Retirement Success Depends on Answers to Hypothetical Questions
The following on why it is important to be comfortable with the unknown comes to us from Mr. Henry K. “Bud” Hebeler. Get more from Bud at Analyze Now.
In a presidential press conference, Anthony Scaramucci, President Trump’s short-lived Communications Director, refused to answer some questions on the basis that the questions were hypothetical. He said lawyers were always trained not to answer hypothetical questions.
That’s really strange to engineers and financial planners who base their living on trying to answer hypothetical questions.
Here are some engineering hypothetical questions I faced during my career as a missile engineer: Will fins be able to withstand aerodynamic loads in a gust? Will a reentry vehicle burn up before it gets through the atmosphere? Will an enemy bomb destroy an underground command center? Will an accident or an inadvertent combination of commands launch a nuclear weapon and start a war?
After I retired from Boeing, I got intrigued by financial planning – which is practically nothing but answering hypothetical questions: Am I saving enough for retirement? Will my annual spending rate exhaust savings before death? Will my investment allocation withstand a serious market plunge? Will I do better by taking Social Security later?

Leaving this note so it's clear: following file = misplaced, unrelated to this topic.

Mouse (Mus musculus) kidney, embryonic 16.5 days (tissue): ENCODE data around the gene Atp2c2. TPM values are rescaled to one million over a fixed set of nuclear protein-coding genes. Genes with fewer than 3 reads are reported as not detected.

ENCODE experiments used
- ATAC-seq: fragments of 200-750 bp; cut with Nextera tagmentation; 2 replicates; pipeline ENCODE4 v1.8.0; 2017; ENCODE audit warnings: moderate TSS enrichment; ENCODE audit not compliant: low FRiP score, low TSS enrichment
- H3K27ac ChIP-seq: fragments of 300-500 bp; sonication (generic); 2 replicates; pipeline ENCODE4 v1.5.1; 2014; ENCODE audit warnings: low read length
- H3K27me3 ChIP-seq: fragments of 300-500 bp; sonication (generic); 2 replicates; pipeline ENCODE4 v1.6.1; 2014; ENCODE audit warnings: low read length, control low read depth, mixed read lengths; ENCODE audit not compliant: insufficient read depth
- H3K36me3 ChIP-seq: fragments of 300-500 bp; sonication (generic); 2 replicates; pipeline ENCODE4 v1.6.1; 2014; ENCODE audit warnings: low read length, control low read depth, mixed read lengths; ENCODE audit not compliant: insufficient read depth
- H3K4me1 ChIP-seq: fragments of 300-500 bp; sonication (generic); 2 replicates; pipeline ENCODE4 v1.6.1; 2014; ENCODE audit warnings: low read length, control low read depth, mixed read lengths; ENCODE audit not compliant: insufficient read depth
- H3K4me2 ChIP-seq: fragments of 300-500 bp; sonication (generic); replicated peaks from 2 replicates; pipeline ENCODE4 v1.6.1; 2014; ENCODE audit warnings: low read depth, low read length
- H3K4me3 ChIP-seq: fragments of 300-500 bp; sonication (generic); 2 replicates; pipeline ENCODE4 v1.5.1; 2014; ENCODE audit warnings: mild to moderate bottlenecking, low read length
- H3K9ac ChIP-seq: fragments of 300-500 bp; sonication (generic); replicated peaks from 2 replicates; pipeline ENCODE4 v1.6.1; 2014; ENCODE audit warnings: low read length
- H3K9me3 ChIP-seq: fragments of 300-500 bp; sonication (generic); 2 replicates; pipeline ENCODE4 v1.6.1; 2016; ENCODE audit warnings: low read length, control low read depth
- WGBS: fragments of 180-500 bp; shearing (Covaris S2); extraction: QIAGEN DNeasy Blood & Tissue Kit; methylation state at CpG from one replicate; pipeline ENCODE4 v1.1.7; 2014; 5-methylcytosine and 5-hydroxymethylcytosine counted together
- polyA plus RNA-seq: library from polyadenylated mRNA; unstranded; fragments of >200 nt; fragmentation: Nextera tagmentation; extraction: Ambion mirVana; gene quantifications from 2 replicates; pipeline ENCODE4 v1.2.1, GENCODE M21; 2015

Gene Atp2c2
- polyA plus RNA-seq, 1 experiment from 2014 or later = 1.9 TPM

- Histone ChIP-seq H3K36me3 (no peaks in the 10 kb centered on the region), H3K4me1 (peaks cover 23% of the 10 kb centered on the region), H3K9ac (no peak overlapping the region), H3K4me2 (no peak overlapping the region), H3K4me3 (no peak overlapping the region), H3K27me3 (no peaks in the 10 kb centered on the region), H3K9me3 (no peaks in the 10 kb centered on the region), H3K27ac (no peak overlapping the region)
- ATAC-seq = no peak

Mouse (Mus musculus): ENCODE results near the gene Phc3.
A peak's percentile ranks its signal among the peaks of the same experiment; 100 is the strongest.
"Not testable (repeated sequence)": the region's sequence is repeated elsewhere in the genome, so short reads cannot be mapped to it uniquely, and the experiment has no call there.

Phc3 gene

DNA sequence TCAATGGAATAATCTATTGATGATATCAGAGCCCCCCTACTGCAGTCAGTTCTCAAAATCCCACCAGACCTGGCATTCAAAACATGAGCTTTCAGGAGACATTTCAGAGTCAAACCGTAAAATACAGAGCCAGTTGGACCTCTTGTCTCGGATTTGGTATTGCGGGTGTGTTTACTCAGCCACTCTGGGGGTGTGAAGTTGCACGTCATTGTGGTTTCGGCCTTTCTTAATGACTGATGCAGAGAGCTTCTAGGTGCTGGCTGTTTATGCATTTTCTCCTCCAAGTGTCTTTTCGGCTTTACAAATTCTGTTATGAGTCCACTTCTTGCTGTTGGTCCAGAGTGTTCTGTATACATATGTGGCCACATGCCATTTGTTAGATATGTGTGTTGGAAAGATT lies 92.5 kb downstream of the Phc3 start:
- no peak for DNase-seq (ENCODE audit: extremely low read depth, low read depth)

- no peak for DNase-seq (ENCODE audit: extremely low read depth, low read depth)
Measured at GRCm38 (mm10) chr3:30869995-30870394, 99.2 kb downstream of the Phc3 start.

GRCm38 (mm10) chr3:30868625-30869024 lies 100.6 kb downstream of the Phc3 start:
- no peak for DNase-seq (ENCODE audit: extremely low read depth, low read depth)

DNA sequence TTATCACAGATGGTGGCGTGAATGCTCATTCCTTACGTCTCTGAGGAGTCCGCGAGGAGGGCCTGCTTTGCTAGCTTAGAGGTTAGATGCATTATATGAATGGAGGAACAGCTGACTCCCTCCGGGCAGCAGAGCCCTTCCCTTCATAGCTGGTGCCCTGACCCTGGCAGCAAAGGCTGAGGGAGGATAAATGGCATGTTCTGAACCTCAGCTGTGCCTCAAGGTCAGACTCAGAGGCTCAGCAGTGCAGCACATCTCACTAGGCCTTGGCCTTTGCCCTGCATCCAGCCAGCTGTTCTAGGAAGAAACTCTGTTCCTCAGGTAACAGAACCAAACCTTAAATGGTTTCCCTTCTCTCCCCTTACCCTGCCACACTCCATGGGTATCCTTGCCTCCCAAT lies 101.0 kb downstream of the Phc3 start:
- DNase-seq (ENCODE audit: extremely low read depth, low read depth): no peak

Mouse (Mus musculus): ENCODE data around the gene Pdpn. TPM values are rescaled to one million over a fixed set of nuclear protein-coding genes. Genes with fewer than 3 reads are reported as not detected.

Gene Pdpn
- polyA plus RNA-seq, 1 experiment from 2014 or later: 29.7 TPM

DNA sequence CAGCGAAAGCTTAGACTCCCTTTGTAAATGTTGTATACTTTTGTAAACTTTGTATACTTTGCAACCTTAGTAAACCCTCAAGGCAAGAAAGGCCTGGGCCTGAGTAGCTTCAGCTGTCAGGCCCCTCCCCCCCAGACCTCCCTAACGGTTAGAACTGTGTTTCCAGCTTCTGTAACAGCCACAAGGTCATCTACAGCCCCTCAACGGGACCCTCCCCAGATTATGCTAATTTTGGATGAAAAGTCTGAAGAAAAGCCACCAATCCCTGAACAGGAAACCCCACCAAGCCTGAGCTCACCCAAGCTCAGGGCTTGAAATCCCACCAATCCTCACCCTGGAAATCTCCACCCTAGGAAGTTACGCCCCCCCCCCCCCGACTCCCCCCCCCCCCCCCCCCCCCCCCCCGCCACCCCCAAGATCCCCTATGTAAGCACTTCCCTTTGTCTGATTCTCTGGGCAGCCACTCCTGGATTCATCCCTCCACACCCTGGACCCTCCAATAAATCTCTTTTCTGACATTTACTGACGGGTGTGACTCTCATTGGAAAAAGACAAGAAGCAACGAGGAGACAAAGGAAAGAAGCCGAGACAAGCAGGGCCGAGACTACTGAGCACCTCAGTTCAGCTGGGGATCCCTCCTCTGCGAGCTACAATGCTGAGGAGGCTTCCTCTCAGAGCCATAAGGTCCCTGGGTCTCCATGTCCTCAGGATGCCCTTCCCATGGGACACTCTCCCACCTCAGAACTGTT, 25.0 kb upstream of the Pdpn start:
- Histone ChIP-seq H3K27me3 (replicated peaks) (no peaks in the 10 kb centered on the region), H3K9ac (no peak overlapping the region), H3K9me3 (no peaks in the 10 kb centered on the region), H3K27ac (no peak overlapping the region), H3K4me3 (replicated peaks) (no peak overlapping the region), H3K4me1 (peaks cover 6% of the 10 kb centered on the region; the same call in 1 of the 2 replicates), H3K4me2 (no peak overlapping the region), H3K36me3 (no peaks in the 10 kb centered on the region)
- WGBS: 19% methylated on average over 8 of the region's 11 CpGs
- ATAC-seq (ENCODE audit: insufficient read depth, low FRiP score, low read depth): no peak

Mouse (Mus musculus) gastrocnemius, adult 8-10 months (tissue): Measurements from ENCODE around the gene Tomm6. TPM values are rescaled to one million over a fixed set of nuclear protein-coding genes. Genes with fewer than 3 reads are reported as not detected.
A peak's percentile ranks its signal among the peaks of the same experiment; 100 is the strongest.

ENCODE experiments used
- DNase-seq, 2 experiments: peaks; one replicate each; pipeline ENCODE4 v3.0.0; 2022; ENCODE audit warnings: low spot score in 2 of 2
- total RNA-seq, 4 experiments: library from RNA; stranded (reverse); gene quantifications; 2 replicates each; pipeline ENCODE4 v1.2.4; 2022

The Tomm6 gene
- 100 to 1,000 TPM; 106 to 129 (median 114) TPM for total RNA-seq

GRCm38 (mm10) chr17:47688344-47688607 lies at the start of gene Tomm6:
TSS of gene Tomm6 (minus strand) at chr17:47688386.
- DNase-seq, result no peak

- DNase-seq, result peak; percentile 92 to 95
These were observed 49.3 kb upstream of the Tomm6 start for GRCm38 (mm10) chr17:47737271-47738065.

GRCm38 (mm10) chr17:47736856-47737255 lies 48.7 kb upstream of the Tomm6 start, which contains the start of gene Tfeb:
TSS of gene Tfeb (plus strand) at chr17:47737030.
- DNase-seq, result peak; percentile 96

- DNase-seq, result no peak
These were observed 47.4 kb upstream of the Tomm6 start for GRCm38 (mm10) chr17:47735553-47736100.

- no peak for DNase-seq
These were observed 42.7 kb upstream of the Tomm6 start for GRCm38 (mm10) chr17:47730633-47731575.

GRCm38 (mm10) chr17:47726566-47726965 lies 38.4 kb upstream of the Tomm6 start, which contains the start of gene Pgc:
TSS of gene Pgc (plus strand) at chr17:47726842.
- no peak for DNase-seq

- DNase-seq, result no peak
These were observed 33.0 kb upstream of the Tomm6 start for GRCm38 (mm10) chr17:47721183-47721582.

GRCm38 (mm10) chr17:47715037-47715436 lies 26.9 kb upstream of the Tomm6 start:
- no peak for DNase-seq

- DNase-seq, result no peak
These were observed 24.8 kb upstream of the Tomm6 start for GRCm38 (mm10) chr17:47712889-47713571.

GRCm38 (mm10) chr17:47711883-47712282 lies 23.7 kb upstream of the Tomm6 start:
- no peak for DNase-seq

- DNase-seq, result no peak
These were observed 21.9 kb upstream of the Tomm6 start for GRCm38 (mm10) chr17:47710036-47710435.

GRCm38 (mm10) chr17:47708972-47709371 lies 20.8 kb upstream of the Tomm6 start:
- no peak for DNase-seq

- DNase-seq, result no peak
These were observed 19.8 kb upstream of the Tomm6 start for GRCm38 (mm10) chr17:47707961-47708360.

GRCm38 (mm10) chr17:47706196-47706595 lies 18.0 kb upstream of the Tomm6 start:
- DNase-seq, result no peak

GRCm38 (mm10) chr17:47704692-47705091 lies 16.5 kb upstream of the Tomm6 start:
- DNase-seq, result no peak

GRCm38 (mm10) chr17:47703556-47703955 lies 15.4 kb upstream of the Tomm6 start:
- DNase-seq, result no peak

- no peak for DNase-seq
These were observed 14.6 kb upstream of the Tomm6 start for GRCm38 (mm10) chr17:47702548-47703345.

Hypothetical questions are key to any profession that has to answer “what if questions.” Importantly, success is built on those answers. They often require lots of judgement, particularly the probability of occurrence. The legal profession is built on judgement too, but on an after-the-fact way. Did he do it?
Life’s success depends on both a lawyer’s view and that of an engineer, financial planner, or many other professions – often those related to health. Woe to those who do not benefit from all. I am at a stage in life where health hypotheses are key. Will this or that drug or treatment extend my life? When my life is over, a lawyer will help execute my will and a court will decide the probate of my estate. I need both those who answer hypothetical questions and those who refuse to do so.
Meanwhile I urge all to try and look ahead and take actions now that are known to affect our future lives. Health practices including lifestyle and insurance are always important whether it be dental or medical – two of the largest money-consumers of retirement. So are financial interests where it is so important to spend some time using an internet planning program or a professional retirement planner – or both. Future generations will see the consequences of generations living beyond their means, savings shortfalls, and possibly much longer lives.
Think about your own circumstances.